NORMAN — At practice last Monday, Dominique Whaley's position coach wanted him to take it easy.
“I said, ‘I want to try to slow you down a little bit, and maybe keep you out today,'” Cale Gundy said. “He said, ‘Coach, I can't do that. I don't want to do that.'”
Whaley, a walk-on from Lawton MacArthur, became Oklahoma's starting running back after a four-touchdown performance in the Sooners' 2011 season opener against Tulsa.
He was the feel-good story of the season until, on OU's first play from scrimmage at Kansas State, he was carted off the field with a broken ankle.
Despite the Sooners having five games left on their schedule — and six if you count Kansas State, because he was hurt so early — Whaley still finished the year as OU's leading rusher.
The next week, receiver Ryan Broyles tore his ACL, and Landry Jones struggled for the rest of the year to throw touchdown passes.
Through OU's Insight Bowl win and the offseason, Broyles' injury has often overshadowed the impact Whaley's had on the Sooners' late-season offensive struggles.
“You lose your top rusher and your top receiver and it changes you a lot,” said coach Bob Stoops. “All of it goes hand-in-hand; the run game complementing the pass game. If you're able to run the ball better, it changes things a little bit (for defenses).”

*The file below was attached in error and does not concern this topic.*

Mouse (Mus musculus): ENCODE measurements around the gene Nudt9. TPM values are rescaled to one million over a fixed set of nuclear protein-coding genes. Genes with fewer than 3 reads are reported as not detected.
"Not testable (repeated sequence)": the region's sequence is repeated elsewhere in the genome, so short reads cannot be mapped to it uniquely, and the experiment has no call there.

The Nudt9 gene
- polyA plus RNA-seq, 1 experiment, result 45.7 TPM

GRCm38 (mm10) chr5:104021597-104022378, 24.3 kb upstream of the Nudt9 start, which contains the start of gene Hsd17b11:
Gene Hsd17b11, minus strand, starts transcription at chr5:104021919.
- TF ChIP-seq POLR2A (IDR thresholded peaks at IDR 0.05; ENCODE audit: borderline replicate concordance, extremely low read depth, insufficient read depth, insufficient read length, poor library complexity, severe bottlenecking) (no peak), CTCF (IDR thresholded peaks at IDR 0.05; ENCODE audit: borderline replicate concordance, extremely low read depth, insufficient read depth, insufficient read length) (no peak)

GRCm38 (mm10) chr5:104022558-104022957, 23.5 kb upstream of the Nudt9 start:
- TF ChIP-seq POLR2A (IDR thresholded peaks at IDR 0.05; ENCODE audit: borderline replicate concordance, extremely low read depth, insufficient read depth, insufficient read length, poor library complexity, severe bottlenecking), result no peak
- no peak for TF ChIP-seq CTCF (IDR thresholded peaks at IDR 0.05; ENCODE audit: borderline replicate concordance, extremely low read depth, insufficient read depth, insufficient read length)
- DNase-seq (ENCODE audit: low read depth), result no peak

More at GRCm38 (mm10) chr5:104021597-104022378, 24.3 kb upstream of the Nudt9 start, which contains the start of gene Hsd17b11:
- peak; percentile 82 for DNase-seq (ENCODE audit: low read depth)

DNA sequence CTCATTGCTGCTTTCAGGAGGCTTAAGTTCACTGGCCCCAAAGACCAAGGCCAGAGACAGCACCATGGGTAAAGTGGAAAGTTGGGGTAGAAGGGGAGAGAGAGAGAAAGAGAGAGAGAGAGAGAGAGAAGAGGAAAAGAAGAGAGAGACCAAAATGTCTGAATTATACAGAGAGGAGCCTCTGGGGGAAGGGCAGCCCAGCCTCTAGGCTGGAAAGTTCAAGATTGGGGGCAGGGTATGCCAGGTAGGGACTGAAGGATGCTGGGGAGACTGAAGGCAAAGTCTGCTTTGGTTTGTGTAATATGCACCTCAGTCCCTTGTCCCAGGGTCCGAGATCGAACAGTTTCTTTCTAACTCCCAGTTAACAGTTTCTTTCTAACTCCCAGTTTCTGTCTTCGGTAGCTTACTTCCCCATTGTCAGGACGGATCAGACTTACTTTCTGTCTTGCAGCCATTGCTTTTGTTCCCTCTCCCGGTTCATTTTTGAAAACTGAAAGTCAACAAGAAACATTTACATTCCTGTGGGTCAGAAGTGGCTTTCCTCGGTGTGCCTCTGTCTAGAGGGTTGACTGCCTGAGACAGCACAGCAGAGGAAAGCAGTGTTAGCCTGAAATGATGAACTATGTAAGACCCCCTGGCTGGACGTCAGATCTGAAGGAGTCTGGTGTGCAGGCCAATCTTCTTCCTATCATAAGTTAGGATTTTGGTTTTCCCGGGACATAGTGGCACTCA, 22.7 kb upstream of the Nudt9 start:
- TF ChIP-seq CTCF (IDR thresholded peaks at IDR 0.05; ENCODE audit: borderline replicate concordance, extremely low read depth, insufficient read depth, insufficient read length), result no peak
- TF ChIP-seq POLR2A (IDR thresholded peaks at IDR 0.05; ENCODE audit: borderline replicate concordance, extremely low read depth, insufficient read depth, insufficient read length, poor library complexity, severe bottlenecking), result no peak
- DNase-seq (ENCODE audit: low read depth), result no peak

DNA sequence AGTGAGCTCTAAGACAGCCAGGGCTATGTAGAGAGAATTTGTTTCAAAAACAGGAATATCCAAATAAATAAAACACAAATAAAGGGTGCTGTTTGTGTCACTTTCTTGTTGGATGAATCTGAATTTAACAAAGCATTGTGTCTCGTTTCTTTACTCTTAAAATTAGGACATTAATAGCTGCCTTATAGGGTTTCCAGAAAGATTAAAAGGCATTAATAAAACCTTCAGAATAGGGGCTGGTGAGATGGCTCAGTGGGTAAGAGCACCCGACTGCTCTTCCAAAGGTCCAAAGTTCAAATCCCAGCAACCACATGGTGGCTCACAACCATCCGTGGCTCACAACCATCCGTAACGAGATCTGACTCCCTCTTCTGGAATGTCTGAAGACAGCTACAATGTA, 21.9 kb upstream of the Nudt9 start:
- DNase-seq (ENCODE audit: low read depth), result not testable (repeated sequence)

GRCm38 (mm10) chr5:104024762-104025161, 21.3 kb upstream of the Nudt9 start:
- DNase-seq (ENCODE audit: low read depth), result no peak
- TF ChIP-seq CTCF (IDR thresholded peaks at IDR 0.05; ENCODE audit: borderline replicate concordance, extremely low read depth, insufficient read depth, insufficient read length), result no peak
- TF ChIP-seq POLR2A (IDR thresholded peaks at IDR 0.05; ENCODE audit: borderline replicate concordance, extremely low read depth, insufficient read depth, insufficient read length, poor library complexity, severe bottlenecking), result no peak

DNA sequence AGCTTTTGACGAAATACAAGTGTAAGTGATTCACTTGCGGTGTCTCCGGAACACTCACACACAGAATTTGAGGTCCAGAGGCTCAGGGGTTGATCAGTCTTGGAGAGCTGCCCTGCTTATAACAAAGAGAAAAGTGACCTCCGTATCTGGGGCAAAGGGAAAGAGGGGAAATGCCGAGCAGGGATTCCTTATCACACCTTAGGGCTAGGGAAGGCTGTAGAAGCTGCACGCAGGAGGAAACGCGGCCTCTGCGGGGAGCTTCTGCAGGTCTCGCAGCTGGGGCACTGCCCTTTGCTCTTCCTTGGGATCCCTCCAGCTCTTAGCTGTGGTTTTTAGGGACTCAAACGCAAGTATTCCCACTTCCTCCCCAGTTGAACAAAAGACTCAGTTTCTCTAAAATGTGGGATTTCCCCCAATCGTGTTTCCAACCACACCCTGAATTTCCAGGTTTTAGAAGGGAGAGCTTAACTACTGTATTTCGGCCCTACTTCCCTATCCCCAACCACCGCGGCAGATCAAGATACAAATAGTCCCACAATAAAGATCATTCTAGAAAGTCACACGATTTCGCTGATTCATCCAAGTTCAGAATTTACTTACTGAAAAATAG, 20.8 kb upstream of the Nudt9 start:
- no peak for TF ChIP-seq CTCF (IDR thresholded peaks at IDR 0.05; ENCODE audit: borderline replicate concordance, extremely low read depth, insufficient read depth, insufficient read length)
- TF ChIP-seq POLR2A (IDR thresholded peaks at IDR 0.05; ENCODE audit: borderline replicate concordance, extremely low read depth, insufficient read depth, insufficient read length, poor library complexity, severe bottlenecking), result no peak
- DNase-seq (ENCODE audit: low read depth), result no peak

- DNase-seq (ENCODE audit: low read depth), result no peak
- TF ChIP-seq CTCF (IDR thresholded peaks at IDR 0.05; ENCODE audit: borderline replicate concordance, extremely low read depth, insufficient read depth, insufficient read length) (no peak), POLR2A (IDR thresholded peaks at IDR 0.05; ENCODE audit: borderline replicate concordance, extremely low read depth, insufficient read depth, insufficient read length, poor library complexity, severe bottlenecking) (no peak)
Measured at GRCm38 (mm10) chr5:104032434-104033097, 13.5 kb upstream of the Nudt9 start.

Whaley didn't participate in spring practices and was limited through the summer before being cleared in late July. Despite the injury and all the time missed, he said he's a better player today than he was when he got hurt.
“I'm a lot stronger,” Whaley said. “My frame has gotten a lot bigger. I've put on even more weight than I had before.”
Indeed, Whaley now weighs 204 pounds; before the start of last season, he was at about 197.
Being stronger and bigger — and having his ankle medically cleared — could mean Whaley again will take on a bulk of OU's rushes each game. Last year, he averaged nearly 19 carries per game (not including the Kansas State game, where he participated but had no carries).
His season high was a 30-carry, 170-yard outing in OU's win at Kansas.
There is competition for carries this year, of course, with Brennan Clay, Roy Finch, a few newcomers and even fullback Trey Millard all working to earn opportunities to run with the ball.
But Stoops said during the summer that, if his health is indeed restored, Whaley is a guy that could carry the load; the coach even invoked the name Adrian Peterson when discussing it.
“When you get a guy you feel is that strong and that capable of carrying it 20 and 30 times, and he gets hot, you give it to him,” Stoops said. “You have to have a strength and stamina to do that; it's not easy, people pounding on you.”
Strength and stamina is exactly what Whaley has worked to build, and that's why he'll continue to decline Gundy's invitations to relax.
“I think it's one of those things where the man above has touched him for having a drive,” Gundy said. “You can try to instill that into people, but some people just have it.
“And he has it.”